Showing posts from April, 2009

Sports Illustrated memories

Sports Illustrated magazine. We all know it, most of us love it. I was lucky enough to be given a subscription to S.I. for most of 1983 and 1984. This turned out to be one of the greatest gifts ever for a pre-pubescent sports nut (some might say I still am one). I don’t have a lot of those old mags now having sold a lot of them off while in college. Out of these one hundred or so issues, very few had a hockey cover. Those two years produced one Gretzky cover, one Mike Bossy and one Billy Smith. Athletes such as George Brett, Alan Trammell, Carl Lewis and Patrick Ewing each had at least two cover appearances in my stack, I had some great early Michael Jordan covers while still with North Carolina and the first two or three covers featuring Mike Tyson. All of these sold for good money years later. Needless to say, those hockey covers meant a lot to a kid from Newmarket, Ontario. This era was also the beginning of the rise of my beloved Toronto Blue Jays. I was proud to see them make the…

Warren Young, Mario's Sidekick

Warren Young caught lightning in a bottle. Having been drafted in the fourth round by the California Seals in 1976, he opted to return to Michigan Tech to complete his college career. He would graduate in 1979 with a B.S. in management and a point per game over 4 hockey seasons. Young would soon establish himself as a professional scorer leading the EHL with 53 goals as a Baltimore Clipper. Moving up to the Central League he would score 26 ,31 and 26 goals for the North Stars farm team. Through all this, he would play only five games in the NHL, never distinguishing himself. By now, the years of bus rides to nowhere had him discouraged and a free agent at 27.The Pittsburgh Penguins signed him to their Baltimore AHL team and he responded with 63 points in 59 games as well as 8 points in 15 games with the big club.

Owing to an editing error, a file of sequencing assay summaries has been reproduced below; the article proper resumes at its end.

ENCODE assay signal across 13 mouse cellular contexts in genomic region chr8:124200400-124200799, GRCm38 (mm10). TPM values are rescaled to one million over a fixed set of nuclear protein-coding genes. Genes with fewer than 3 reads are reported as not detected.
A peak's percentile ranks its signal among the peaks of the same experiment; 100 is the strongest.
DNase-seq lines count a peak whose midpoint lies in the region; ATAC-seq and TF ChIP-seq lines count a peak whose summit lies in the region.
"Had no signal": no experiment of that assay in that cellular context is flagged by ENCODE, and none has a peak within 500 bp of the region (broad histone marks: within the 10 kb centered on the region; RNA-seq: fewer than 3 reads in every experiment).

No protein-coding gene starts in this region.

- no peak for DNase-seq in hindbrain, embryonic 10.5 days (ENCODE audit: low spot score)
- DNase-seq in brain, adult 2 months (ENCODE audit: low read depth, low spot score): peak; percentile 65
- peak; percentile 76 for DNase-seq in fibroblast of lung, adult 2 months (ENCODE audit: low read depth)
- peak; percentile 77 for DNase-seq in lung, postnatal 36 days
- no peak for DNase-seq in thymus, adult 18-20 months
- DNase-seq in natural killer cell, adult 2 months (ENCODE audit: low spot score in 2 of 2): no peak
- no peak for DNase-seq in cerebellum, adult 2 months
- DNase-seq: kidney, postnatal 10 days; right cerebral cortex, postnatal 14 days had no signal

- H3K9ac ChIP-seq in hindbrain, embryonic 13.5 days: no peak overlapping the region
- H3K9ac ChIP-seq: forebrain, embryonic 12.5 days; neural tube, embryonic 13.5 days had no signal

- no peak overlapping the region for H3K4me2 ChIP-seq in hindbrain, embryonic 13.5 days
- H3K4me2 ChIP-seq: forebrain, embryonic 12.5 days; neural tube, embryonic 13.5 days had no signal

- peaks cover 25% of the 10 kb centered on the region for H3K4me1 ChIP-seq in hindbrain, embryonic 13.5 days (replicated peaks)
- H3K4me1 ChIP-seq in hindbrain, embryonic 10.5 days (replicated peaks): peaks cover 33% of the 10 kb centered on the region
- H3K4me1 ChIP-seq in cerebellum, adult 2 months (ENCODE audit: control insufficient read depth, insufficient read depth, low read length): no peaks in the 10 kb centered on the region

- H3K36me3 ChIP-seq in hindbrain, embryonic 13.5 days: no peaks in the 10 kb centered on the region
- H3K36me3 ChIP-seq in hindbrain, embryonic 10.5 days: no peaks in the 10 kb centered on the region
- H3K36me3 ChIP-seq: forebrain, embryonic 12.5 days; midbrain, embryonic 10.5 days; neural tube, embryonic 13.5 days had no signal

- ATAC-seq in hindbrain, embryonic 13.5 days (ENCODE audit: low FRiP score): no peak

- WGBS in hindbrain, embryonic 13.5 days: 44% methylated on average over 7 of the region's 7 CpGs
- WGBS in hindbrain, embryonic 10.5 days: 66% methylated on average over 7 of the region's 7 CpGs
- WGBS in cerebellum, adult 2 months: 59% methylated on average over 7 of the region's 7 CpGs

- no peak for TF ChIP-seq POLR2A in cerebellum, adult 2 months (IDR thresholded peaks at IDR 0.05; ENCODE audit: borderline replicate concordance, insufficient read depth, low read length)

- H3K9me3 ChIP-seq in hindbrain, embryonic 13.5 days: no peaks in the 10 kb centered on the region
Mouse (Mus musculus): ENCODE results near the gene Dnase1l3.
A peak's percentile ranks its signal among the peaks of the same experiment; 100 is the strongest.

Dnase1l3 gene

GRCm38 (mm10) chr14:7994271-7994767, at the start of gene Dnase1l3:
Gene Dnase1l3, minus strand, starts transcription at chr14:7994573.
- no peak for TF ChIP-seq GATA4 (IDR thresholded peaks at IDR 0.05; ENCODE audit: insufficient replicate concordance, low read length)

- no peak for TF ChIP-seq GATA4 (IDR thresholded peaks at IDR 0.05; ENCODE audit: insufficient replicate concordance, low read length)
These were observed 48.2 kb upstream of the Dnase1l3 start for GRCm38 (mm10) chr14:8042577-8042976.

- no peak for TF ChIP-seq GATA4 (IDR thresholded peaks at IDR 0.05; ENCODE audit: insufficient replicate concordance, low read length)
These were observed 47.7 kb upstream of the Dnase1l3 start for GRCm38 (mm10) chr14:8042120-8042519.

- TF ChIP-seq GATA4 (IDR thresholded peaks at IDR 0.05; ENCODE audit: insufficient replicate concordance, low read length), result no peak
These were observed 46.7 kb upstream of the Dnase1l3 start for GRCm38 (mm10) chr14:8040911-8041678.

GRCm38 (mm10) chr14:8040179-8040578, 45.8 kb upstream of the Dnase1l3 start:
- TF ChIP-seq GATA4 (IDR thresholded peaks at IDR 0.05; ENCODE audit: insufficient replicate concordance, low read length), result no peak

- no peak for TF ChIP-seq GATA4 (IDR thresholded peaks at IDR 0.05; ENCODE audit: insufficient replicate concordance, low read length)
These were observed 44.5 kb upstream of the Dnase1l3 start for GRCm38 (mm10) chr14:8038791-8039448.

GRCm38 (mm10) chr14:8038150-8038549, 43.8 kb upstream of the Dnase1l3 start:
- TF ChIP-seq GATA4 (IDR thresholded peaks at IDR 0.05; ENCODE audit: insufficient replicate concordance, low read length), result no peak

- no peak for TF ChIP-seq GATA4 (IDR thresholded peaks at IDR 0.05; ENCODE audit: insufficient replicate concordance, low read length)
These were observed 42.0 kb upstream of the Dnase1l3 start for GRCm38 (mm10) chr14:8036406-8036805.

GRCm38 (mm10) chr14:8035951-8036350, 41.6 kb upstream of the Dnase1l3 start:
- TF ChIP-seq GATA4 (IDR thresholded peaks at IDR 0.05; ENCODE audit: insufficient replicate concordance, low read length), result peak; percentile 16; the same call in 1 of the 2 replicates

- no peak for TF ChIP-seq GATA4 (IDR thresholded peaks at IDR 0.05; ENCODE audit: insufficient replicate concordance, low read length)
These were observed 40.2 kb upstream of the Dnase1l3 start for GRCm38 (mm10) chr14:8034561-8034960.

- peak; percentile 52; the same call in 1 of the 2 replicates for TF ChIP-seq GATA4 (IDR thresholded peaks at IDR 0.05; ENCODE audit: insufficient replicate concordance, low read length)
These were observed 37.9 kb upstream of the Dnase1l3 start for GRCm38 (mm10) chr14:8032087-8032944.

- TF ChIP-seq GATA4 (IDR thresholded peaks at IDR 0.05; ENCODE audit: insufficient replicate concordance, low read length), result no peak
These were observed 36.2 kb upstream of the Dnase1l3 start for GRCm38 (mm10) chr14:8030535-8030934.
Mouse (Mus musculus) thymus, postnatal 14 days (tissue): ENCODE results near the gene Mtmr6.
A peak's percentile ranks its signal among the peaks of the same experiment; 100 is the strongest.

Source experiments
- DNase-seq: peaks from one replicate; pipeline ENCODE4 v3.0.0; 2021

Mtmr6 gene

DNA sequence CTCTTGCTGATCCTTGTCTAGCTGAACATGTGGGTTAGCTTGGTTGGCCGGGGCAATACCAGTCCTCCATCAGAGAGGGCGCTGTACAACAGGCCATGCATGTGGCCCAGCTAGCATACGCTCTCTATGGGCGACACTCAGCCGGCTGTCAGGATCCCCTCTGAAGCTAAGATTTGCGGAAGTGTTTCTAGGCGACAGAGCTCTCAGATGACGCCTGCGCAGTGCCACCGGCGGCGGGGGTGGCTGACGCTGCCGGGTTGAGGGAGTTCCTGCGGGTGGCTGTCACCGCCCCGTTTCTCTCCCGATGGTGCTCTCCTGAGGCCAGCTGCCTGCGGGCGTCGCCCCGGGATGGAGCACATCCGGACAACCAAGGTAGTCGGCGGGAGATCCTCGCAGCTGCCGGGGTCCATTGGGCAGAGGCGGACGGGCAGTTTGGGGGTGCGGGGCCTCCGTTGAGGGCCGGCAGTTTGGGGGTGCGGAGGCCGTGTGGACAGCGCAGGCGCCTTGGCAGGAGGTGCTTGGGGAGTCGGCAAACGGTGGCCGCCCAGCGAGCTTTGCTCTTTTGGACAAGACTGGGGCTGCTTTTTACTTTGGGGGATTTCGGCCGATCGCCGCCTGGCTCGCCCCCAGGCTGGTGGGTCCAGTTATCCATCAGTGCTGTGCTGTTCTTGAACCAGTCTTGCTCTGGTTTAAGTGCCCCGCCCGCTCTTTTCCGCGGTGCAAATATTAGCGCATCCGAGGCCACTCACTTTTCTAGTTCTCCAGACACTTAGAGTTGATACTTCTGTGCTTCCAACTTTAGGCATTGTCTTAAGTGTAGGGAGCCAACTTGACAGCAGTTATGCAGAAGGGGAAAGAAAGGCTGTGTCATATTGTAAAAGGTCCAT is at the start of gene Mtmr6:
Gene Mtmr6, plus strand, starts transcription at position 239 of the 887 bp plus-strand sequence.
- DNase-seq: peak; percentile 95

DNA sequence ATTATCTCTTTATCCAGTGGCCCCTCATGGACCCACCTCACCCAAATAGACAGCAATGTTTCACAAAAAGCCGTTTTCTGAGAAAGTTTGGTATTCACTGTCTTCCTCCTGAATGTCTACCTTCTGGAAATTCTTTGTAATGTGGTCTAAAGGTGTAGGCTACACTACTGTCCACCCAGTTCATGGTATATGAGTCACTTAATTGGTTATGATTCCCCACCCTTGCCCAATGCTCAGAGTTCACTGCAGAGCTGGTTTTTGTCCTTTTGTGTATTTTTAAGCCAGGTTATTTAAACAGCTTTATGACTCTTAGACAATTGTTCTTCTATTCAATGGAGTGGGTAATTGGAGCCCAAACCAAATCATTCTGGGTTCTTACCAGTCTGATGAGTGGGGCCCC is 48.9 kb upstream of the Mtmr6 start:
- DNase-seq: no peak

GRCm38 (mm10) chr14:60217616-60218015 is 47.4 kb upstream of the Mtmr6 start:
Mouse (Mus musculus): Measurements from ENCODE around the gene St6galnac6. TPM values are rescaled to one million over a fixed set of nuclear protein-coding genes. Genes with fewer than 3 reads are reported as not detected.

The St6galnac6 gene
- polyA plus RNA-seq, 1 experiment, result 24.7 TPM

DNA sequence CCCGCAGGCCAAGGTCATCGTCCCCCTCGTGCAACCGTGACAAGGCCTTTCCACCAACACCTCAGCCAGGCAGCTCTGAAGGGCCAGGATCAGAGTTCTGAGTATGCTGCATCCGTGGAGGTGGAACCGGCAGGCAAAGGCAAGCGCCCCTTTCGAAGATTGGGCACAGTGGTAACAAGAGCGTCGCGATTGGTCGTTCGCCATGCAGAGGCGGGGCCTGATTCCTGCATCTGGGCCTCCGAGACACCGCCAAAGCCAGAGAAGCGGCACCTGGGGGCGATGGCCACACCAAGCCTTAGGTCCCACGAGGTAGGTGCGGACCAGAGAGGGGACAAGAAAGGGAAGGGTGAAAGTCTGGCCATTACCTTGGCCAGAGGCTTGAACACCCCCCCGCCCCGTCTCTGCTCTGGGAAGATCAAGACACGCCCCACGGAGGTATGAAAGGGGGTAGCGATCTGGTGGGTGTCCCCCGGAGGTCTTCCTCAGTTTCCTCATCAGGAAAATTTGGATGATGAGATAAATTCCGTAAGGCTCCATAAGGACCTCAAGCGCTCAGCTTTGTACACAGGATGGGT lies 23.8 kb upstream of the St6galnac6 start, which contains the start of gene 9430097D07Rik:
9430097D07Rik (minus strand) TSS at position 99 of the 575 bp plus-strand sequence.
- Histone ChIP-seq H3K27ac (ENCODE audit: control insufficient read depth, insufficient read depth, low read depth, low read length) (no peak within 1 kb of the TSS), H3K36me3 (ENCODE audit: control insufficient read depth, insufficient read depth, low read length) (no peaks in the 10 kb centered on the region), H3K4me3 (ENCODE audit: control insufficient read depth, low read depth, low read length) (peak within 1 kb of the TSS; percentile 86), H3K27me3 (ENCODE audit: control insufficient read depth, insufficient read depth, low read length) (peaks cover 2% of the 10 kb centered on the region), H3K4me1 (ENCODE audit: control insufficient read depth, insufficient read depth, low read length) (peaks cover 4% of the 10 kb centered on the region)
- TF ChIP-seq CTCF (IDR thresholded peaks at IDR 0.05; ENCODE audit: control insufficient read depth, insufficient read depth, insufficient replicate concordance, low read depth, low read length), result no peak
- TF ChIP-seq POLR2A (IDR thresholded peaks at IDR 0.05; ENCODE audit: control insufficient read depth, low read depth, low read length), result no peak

The following year, Mario Lemieux, fresh out of junior hockey personally requested the 29 year old Young as a line mate. "He handles the puck so well he makes room for me…

Bjorn Johansson, the next Borje Salming

Bjorn Johansson was the fifth overall selection in the 1976 NHL amateur draft by the California Seals. A 20 year old defenseman, Johansson was coming off a 30 goal, 51 point season in the Swedish League with Orebro IK. He had been named to the World Junior tournament all-star team that year and had scouts comparing him to the recent Swedish grad, Borje Salming. Johansson was thought so highly of, he was drafted two spots ahead of Hall of Famer Bernie Federko as well as contrymen Kent Nilsson and Thomas Gradin. He also was selected ahead of fellow defensemen, Reed Larson, Randy Carlyle, Mike McEwen and Rick Green.
Johansson would of course never play for the Seals, nobody ever would again as that summer the team would transfer to Cleveland becoming the Barons. He would barely play for the Barons either, counting a mere 15 games and two points over two seasons. He collected 24 and 25 points in consecutive years in the minors before heading back to Sweden.
Johansson reverted to his scoring…

Bobby Lu, Lowest Career Playoff GAA

Roberto Luongo is currently in the midst of only the second playoff season of his career. Including 2007 he has now played in fifteen career playoff games, not a substantial amount, but a fair sized sample from which to gauge his performance. Luongo’s career playoff Goals Against Average is a miniscule 1.64. This number is the the best of any modern tender since 1945. All-time, Luongo is only bettered by Alec Connell, Charlie Gardiner and Lorne Chabot all of whom retired in the mid 1930’s.